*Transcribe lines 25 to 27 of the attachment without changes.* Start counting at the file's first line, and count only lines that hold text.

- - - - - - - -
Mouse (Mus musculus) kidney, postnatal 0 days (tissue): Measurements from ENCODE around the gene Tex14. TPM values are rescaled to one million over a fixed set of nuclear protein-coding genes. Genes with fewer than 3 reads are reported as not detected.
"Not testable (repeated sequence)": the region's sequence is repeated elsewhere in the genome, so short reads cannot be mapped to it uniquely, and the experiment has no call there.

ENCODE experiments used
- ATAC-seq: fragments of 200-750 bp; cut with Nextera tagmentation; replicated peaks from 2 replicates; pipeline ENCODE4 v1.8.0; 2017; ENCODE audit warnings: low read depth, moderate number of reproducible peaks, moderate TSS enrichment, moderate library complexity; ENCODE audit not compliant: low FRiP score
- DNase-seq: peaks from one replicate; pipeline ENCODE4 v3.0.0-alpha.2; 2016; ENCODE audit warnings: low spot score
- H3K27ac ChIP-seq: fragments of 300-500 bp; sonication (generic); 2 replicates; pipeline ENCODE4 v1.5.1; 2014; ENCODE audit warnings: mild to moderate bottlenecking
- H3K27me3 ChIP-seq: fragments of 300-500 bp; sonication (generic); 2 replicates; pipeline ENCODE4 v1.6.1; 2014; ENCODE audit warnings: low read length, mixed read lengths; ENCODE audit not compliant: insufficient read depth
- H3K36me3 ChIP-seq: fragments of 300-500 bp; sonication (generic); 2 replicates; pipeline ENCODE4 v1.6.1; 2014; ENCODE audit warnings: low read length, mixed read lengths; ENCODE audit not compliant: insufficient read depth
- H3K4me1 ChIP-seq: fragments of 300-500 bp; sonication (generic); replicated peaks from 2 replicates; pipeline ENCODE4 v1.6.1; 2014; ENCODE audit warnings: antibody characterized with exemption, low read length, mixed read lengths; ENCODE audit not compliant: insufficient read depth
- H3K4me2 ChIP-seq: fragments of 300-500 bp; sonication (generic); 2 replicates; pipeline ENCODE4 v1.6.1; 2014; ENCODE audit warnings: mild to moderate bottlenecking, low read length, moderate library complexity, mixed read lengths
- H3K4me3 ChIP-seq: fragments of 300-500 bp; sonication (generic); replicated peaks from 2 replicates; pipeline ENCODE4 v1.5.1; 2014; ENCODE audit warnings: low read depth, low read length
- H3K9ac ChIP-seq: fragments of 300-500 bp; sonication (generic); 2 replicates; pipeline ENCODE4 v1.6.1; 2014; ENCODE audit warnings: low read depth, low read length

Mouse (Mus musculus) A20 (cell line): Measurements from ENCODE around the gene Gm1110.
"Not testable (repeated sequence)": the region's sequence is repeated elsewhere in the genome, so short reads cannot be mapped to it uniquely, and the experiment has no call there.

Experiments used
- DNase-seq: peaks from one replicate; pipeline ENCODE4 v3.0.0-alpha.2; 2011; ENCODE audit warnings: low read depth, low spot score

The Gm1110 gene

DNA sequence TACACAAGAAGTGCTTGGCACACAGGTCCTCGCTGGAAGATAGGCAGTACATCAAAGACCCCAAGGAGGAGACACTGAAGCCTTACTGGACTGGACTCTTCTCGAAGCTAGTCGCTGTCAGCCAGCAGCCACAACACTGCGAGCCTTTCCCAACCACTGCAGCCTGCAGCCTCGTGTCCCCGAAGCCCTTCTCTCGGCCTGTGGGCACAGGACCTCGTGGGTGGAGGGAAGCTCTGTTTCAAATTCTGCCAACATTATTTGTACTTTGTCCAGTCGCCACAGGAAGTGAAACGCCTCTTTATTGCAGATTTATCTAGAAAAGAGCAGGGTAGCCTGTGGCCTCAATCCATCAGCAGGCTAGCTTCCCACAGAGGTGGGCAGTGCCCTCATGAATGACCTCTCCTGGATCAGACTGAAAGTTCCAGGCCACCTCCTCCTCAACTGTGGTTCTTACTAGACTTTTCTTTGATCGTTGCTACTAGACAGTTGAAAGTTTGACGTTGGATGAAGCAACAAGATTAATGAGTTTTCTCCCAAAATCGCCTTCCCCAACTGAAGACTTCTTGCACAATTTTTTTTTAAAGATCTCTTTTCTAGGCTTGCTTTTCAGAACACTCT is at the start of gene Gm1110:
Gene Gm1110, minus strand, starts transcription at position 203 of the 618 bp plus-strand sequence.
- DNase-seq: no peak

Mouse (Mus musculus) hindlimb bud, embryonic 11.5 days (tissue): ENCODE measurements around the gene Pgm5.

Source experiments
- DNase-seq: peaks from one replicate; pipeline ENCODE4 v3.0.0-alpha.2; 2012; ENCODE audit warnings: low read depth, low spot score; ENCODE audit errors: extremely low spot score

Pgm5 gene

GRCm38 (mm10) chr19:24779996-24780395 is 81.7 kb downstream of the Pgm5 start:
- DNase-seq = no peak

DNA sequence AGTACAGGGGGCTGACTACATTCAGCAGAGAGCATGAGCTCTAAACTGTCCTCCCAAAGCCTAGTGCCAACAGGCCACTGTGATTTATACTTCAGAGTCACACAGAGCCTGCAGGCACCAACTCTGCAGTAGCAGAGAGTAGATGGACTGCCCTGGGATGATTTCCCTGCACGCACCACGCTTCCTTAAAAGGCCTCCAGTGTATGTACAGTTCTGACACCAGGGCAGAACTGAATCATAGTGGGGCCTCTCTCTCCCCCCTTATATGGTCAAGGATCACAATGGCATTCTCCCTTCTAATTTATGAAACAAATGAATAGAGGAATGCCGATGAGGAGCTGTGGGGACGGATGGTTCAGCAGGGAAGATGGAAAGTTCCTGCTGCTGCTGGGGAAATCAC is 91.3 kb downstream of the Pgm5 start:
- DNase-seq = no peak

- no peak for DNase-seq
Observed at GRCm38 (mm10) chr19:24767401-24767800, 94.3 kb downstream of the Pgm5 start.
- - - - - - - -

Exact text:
GRCm38 (mm10) chr19:24779996-24780395 is 81.7 kb downstream of the Pgm5 start:
- DNase-seq = no peak

DNA sequence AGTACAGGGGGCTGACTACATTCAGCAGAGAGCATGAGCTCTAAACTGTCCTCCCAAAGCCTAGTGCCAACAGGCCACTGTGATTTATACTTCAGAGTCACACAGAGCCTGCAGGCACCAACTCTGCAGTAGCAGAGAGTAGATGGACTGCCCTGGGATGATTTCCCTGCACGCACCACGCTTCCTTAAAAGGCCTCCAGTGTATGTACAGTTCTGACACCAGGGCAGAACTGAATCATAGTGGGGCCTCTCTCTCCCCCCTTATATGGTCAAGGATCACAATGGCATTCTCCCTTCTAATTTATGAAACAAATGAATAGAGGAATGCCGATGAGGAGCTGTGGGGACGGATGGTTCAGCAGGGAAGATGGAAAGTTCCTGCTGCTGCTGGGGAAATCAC is 91.3 kb downstream of the Pgm5 start: